The site also complies with Good Agricultural Collection Practices (GACP) and Good Manufacturing Practice (GMP) guidelines, similar to LGP's existing site in WA.
The company had previously flagged further expanding its cultivation and manufacturing spaces to keep up with demand. However Ms Solomon said the Denmark deal represented an immediate opportunity to bring its growth plans forwards on a cost-effective basis.
"The acquisition of this world-class cannabis facility was a clear strategic fit with LGP’s existing operations and capabilities," Ms Solomon said.
"It immediately provides LGP with additional cultivation and manufacturing capacity, while accelerating our capacity expansion and market penetration plan by up to two years.
"The Denmark facility provides more than eight times the capacity of our previous planned production expansion and provides both cost and time savings."
To cover the C$20 million (A$21.53 million) cost of buying Canopy's Denmark facility, LGP launched a $27.2 million capital raise.
That's when Ms Rinehart's Hancock Prospecting entered the fray, with the privately-owned business subscribing for $15 million worth of LGP shares under the fundraise.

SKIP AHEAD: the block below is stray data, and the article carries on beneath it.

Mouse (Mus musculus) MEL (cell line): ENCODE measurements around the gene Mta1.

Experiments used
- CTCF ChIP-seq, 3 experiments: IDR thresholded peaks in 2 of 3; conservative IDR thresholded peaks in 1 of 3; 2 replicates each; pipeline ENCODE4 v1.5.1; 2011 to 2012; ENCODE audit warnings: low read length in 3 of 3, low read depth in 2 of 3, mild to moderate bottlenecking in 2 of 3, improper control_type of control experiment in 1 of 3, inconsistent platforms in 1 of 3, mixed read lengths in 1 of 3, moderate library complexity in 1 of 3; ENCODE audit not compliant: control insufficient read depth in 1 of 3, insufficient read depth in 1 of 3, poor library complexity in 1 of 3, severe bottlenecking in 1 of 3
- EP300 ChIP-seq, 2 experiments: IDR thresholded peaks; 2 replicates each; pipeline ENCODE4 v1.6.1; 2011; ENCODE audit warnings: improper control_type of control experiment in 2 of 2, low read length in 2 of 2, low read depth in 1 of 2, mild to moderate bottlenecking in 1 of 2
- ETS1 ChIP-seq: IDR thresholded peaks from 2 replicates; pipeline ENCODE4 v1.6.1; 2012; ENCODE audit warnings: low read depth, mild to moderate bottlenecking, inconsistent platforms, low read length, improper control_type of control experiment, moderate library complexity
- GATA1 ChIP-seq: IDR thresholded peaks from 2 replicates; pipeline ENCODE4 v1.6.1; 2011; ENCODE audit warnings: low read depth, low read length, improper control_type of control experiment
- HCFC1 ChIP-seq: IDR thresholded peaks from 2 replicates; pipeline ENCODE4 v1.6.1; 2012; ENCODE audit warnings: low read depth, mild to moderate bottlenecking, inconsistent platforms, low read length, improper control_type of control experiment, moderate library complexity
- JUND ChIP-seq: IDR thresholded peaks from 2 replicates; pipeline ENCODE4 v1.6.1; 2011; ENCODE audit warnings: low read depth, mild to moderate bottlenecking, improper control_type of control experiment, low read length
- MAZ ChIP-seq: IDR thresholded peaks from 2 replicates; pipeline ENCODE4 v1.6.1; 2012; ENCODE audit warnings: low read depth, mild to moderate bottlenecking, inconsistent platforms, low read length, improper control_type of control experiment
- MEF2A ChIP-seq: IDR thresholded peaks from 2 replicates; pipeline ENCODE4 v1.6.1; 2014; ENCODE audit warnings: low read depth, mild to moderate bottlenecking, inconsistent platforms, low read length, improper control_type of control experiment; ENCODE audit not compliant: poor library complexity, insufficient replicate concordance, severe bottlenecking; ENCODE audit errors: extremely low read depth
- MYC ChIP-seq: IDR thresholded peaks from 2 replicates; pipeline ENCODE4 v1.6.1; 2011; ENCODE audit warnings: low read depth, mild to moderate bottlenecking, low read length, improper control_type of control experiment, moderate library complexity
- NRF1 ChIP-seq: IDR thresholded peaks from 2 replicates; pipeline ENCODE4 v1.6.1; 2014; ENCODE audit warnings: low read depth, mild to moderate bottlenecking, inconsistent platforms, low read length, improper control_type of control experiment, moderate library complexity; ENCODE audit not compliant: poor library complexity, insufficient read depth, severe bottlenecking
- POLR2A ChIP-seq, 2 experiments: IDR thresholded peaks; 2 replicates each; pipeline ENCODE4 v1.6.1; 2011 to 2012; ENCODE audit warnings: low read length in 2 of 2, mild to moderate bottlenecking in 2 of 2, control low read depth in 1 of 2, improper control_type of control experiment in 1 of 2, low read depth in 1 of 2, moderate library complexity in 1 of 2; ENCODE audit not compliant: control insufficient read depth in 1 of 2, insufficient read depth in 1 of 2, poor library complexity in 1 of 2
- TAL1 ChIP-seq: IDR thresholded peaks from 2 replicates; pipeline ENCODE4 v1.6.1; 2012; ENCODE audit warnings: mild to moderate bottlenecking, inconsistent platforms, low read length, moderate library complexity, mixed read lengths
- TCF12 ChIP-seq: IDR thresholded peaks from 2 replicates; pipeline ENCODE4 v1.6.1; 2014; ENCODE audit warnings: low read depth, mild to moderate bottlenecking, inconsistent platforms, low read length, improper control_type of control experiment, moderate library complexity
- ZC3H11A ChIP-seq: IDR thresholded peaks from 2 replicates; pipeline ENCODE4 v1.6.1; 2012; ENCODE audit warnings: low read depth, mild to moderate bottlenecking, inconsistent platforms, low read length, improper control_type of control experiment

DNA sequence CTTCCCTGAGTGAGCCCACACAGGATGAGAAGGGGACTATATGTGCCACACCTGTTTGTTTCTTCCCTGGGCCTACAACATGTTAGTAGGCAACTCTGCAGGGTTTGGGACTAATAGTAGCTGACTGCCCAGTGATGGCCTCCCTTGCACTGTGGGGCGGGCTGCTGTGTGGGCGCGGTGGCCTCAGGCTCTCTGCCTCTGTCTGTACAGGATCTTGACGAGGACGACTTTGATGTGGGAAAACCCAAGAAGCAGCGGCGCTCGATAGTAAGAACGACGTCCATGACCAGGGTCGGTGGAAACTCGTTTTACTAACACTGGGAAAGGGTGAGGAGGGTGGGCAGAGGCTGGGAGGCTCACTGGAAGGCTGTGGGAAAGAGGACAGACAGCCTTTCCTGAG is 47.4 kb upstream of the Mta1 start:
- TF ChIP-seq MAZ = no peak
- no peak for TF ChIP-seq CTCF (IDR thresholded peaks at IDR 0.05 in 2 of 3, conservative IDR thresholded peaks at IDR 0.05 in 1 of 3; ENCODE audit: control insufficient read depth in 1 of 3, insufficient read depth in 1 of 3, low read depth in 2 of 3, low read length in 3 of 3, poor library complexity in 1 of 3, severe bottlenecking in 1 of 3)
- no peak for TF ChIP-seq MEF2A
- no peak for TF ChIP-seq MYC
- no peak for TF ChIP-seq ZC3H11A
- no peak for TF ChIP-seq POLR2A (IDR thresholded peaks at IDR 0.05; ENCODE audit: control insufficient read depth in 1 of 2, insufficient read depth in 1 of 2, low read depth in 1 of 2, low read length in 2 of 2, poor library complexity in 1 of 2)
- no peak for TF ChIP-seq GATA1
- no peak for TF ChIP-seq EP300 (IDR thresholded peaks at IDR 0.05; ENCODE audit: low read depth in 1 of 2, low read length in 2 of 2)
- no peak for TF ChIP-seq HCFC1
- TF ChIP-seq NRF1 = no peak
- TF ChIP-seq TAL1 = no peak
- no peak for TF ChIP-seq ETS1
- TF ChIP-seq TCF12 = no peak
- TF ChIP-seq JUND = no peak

The top end of town
The historic Australian mining company walked away from the raise with a more than 11 per cent stake in LGP, one of many businesses it's invested in over its more than 60-year history
It's a significant investment for LGP, but a minor investment for Ms Rinehart's business, which reportedly netted more than $4 billion in profits last year.
Commenting on the funding, Hancock Prospecting's General Manager of Business Development Dan Wade said he wanted cannabis to become more readily available as a medicinal treatment.
"In supporting LGP’s investment in its new facility and becoming a substantial shareholder, we hope to help many thousands of Australian and overseas patients access much-needed cannabis medicines," Mr Wade said in June.
"We believe medicinal cannabis has a vital role in helping to treat a range of chronic conditions. We’re pleased to support an Australian medicinal cannabis company that continues to put patients first and contribute to the development of this helpful and emerging industry."
Cannabis comes to the forefront
Beyond providing help to extend LGP's manufacturing capabilities, Hancock Prospecting's investment also marks the first time a large-scale resources business has taken an interest in cannabis.
Ms Solomon believes the move brings an added layer of credibility to the drug, which is still in its infancy as a medicine in Australia.
Medicinal cannabis became legal to grow in Australia only in 2016 and patients could not access the drug until the following year. Even now it remains tightly controlled.
LGP said having the backing of a large company would go a long way towards helping the drug gain further legitimacy, in terms of funding and growth.
"We are very honoured and proud to have such significant investors back our business model and growth strategy, and support our vision of solving real patient problems," Ms Solomon said.
Shares in Little Green Pharma were trading at 85.5 cents each at the close of market on Wednesday, July 21.